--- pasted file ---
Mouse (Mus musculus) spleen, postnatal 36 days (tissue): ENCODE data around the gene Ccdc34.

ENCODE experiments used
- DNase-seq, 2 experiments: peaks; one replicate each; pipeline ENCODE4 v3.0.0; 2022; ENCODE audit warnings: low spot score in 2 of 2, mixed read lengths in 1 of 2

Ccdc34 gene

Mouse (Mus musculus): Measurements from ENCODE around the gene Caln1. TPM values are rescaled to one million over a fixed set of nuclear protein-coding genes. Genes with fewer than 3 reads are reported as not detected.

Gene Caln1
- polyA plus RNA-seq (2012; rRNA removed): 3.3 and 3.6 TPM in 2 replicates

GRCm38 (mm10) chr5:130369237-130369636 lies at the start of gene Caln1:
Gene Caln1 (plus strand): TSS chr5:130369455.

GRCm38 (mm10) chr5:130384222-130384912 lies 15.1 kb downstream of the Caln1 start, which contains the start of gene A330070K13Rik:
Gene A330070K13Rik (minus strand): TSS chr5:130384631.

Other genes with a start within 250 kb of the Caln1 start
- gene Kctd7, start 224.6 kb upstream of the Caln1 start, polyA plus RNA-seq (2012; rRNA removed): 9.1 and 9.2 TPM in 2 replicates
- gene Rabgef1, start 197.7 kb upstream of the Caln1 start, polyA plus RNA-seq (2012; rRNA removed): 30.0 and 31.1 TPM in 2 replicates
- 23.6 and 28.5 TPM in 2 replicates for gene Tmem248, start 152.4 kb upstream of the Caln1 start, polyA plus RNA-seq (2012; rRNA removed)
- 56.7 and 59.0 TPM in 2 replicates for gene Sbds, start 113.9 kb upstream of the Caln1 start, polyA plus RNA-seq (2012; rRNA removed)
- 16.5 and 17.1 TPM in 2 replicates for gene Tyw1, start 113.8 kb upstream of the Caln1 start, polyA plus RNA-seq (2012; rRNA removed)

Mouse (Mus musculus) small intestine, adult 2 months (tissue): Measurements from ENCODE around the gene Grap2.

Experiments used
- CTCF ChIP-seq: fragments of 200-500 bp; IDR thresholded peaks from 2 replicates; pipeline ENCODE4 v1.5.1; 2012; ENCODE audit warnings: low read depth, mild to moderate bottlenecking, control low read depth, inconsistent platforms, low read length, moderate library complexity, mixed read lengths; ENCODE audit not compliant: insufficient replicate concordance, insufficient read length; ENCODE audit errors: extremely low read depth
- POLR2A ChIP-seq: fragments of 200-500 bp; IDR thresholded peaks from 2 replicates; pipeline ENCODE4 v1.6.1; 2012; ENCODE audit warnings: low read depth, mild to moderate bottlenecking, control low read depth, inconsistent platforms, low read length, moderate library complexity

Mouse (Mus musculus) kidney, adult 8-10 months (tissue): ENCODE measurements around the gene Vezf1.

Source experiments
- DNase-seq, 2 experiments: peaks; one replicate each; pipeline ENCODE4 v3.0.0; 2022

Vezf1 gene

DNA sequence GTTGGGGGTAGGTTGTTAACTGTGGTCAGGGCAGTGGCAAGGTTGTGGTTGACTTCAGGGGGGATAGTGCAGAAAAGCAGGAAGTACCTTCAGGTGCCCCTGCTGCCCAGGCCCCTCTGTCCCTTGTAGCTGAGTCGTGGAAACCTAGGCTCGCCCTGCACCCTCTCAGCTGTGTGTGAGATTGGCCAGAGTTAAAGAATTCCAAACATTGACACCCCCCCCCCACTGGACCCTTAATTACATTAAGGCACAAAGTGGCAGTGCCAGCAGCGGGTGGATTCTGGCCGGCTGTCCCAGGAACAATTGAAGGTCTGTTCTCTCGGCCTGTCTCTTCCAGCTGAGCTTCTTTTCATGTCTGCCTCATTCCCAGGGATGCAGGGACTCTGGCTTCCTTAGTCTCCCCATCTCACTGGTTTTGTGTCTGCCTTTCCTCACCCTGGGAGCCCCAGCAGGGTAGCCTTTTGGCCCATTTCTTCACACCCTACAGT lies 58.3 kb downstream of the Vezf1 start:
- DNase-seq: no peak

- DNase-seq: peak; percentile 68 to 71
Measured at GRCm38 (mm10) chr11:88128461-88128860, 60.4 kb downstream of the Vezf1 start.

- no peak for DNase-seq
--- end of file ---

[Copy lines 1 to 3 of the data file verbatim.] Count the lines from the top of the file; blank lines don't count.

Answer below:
Mouse (Mus musculus) spleen, postnatal 36 days (tissue): ENCODE data around the gene Ccdc34.

ENCODE experiments used
- DNase-seq, 2 experiments: peaks; one replicate each; pipeline ENCODE4 v3.0.0; 2022; ENCODE audit warnings: low spot score in 2 of 2, mixed read lengths in 1 of 2